Grade: 6.7

Games I watched before grading him: Texas Tech 2015, Texas Christian 2016, Texas Tech 2016, Baylor 2016, West Virginia 2016, Auburn 2016.

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6. SAMAJE PERINE, Oklahoma

Measurables: 5-11, 233, 21, 4.65

Bio: Three-year starter who rushed 196 times for 1,060 yards (5.4 ypc) and 10 touchdowns in 10 games in 2016. Also caught 10 passes for 106 yards and a touchdown. Two fumbles (lost one). Declared after true junior season in which he missed three games with a pulled muscle in his leg.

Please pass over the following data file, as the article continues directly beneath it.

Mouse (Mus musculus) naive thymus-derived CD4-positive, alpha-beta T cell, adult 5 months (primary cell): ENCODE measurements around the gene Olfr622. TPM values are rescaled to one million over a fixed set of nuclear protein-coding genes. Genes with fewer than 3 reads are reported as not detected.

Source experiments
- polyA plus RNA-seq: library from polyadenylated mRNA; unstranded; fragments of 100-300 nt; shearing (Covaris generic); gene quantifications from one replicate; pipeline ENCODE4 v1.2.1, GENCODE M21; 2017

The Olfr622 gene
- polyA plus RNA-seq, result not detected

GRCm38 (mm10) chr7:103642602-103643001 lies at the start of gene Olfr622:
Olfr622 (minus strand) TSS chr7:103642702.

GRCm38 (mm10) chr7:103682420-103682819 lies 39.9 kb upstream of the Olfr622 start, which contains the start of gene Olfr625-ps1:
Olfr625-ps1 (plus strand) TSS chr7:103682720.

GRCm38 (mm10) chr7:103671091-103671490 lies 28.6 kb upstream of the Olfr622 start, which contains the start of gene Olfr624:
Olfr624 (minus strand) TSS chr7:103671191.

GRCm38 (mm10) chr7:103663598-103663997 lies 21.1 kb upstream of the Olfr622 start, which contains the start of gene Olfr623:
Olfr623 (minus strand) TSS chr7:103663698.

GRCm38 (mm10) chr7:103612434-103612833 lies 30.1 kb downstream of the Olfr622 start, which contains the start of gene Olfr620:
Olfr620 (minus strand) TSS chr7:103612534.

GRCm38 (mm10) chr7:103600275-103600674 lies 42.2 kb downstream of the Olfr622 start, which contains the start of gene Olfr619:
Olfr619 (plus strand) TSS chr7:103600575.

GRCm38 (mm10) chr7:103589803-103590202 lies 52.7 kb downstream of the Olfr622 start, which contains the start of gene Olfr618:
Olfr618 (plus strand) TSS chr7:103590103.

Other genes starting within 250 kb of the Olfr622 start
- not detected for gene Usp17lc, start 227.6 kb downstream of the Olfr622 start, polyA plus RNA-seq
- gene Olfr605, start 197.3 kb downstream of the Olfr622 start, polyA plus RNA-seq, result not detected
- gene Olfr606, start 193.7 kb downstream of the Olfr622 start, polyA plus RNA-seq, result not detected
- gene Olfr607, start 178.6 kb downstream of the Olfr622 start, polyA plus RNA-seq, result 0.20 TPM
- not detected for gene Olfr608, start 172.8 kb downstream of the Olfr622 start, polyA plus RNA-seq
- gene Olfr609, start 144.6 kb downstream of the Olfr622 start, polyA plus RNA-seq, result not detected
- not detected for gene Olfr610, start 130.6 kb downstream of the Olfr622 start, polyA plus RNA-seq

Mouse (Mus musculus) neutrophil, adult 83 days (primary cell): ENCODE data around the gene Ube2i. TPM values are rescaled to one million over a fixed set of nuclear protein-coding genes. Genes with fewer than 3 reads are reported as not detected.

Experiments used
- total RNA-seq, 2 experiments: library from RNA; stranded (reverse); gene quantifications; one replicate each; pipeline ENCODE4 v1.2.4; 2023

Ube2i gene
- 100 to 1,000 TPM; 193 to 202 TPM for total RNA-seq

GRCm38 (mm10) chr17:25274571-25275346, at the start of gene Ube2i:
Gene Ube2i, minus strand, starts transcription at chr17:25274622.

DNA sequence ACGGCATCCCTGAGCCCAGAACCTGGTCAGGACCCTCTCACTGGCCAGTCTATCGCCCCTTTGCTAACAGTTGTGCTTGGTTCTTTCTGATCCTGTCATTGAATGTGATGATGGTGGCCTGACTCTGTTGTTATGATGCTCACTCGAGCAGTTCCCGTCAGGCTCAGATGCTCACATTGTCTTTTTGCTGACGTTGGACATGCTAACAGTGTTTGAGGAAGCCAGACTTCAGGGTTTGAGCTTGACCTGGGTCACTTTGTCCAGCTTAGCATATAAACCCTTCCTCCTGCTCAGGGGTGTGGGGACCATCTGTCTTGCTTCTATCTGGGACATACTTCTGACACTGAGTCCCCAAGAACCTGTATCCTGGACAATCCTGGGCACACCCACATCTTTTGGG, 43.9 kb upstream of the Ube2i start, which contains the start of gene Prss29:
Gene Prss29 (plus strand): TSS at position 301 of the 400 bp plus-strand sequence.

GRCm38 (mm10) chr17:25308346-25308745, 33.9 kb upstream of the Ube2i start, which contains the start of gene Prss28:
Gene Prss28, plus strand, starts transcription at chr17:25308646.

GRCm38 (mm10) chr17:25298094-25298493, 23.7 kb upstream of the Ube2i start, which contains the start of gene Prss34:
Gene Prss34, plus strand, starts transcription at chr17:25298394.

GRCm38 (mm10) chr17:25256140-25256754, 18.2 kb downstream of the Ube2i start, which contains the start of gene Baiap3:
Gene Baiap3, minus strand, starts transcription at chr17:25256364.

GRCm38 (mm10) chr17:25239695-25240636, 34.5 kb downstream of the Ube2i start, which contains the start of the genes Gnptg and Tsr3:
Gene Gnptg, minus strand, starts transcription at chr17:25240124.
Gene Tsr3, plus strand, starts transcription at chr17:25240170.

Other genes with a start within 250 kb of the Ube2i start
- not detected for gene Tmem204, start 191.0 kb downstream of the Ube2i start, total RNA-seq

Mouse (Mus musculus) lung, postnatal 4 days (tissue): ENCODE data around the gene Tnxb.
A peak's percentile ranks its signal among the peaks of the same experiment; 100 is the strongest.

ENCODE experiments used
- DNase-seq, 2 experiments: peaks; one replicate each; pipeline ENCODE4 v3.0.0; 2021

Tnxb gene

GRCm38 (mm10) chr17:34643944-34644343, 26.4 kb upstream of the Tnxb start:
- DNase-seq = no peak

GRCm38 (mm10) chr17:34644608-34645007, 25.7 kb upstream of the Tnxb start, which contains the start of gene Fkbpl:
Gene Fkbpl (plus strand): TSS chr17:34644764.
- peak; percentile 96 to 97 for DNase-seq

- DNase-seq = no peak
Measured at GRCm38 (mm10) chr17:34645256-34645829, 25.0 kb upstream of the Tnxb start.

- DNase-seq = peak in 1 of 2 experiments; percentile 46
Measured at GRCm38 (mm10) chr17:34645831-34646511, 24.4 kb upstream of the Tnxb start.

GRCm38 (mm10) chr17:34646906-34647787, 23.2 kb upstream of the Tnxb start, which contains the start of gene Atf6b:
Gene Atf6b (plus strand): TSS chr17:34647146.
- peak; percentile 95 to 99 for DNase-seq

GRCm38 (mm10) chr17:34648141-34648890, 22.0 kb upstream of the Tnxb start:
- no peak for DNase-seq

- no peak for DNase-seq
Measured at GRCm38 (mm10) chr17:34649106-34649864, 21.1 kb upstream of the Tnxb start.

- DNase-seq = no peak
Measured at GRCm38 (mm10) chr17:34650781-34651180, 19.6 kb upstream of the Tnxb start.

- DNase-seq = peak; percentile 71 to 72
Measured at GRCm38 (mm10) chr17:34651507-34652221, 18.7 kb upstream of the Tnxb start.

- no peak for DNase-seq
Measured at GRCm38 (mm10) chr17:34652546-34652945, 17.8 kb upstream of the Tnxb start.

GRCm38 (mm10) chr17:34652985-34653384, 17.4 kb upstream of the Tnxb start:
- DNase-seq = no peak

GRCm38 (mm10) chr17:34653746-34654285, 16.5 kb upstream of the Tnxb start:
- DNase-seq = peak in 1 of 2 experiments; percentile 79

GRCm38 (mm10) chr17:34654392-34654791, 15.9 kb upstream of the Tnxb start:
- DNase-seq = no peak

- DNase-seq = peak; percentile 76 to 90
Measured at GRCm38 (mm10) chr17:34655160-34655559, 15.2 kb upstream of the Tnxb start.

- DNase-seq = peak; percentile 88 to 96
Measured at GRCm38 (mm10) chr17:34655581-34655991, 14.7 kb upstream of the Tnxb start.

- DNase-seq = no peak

Strengths: Team captain in 2016. Pumped out 30 reps on the bench, among the most at his position. Also ran the 60-yard shuttle in 11.71 seconds, among the best times at his position. Has a strong lower body and trunk. Huge hands to catch and secure the ball (10 inches). Powerful one-cut back wedge. Has plus balance and always seems to keep his body square upfield. Explodes upfield after his initial cut and immediately gets downhill on you. Has enough juice to turn the corner on outside runs. Field speed is better than his timed speed; he’s broken a run of 60-plus yards every season. Scheme-versatile runner who should be attractive to lots of teams. Does an outstanding job keeping his legs churning and shedding tacklers. Relishes contact; willingly lower his helmet into defenders’ chests and always falls forward and fights hard for the extra yard. Flashes a nasty stiff arm. Should be a functional pass catcher out of the backfield. Tough guy who is aware in pass protection, looks for the kill shot and loves to drop his shoulder into rushers hard. Also sells out as a lead blocker in the running game by diving at the legs of defenders or bodying them up to get the job done. Emotional and competitive; will sometimes yap with defenders. Throwback, all-day player who plays his tail off. “If you want a destroyer running the ball … he’s a second-round pick,” Kiper said. Occasional wildcat quarterback.